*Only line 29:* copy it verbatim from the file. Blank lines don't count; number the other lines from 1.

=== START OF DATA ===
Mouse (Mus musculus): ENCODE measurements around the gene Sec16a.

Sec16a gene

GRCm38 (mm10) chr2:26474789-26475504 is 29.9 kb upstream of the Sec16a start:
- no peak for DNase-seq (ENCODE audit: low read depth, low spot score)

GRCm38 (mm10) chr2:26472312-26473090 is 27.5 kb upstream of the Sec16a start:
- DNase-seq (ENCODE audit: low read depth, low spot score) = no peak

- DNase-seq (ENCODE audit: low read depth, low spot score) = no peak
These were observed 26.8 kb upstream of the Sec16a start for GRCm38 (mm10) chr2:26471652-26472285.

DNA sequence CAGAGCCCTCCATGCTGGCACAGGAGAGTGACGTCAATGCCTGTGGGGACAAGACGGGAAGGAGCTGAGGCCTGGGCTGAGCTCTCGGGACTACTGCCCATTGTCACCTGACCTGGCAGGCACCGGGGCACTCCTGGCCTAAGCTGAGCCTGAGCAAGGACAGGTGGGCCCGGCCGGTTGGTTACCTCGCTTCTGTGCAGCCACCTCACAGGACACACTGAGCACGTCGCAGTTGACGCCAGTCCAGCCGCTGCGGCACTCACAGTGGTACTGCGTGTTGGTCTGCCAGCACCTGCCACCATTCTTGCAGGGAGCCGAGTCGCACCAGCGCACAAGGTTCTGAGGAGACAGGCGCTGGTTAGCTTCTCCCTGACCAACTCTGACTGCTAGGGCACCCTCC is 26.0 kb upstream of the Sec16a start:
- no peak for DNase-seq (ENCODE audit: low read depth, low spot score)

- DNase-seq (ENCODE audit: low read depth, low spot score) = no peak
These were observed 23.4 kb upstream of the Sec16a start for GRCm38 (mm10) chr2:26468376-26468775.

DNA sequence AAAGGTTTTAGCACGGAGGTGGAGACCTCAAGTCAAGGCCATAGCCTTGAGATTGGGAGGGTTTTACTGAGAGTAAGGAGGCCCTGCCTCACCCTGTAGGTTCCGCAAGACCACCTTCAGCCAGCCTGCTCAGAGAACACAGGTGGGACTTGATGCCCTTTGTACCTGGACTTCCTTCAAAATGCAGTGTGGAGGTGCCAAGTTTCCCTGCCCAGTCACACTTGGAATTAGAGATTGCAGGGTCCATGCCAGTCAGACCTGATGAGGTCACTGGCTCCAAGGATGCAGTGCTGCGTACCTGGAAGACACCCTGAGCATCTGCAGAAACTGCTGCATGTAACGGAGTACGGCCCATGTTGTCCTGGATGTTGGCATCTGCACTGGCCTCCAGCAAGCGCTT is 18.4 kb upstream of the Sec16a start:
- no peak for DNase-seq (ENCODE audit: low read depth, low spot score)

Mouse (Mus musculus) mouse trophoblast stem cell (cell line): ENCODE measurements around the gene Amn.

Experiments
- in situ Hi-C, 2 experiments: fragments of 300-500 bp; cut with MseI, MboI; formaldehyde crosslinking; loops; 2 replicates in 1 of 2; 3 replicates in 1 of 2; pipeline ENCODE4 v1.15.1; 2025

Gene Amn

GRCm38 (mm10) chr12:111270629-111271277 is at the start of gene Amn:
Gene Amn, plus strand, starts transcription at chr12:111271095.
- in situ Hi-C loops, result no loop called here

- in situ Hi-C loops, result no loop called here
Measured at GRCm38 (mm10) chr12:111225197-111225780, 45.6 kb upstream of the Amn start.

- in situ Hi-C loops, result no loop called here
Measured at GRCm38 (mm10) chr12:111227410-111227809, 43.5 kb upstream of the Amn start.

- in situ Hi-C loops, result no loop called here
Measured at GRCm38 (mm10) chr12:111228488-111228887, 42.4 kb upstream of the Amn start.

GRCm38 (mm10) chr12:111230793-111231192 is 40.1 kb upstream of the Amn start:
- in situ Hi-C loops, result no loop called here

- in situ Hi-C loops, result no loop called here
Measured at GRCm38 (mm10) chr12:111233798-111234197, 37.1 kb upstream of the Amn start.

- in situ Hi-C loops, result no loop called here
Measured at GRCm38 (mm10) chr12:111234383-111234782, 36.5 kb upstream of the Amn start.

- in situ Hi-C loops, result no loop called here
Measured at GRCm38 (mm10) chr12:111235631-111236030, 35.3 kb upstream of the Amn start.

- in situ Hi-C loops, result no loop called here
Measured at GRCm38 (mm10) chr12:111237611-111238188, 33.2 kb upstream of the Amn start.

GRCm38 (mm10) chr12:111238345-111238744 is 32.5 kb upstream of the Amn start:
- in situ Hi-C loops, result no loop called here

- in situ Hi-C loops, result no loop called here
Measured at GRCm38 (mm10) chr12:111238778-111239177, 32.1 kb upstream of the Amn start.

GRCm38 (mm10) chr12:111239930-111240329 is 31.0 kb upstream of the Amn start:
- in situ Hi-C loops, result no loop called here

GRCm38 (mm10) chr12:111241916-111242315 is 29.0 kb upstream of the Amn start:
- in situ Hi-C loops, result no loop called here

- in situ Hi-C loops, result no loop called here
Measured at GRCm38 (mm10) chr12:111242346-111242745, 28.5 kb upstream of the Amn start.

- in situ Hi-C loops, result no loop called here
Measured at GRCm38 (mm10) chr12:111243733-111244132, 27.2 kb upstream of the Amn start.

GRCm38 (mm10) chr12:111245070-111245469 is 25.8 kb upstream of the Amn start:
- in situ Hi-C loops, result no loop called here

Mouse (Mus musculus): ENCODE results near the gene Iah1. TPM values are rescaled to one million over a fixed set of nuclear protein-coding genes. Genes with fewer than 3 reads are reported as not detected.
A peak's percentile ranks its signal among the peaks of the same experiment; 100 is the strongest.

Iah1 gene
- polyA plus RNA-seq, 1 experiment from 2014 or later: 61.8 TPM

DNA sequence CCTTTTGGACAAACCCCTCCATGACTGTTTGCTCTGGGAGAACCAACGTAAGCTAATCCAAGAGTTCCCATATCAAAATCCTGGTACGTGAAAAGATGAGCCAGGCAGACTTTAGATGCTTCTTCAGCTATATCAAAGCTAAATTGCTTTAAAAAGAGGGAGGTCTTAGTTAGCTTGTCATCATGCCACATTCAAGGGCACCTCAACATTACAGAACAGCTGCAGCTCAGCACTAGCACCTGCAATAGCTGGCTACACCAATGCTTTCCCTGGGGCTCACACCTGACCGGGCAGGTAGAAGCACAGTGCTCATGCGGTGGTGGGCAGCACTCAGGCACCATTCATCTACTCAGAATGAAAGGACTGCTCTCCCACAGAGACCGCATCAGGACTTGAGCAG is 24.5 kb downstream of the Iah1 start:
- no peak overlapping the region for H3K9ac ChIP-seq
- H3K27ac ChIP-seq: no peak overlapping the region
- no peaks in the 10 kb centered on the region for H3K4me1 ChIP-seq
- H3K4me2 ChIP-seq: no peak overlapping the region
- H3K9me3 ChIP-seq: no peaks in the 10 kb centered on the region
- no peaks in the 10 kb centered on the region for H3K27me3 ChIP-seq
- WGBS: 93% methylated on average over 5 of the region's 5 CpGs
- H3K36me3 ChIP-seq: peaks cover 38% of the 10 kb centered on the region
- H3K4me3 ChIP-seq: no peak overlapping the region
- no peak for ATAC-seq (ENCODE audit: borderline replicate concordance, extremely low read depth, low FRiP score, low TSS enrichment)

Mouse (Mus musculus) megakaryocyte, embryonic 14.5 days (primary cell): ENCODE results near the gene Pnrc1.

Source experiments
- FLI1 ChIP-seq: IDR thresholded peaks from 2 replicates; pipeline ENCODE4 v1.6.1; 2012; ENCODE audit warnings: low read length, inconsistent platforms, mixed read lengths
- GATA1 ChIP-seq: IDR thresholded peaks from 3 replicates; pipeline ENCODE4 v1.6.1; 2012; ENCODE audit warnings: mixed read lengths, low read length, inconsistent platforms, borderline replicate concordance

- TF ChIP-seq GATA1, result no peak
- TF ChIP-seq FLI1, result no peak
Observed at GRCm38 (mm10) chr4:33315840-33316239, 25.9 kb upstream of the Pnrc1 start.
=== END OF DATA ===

- in situ Hi-C loops, result no loop called here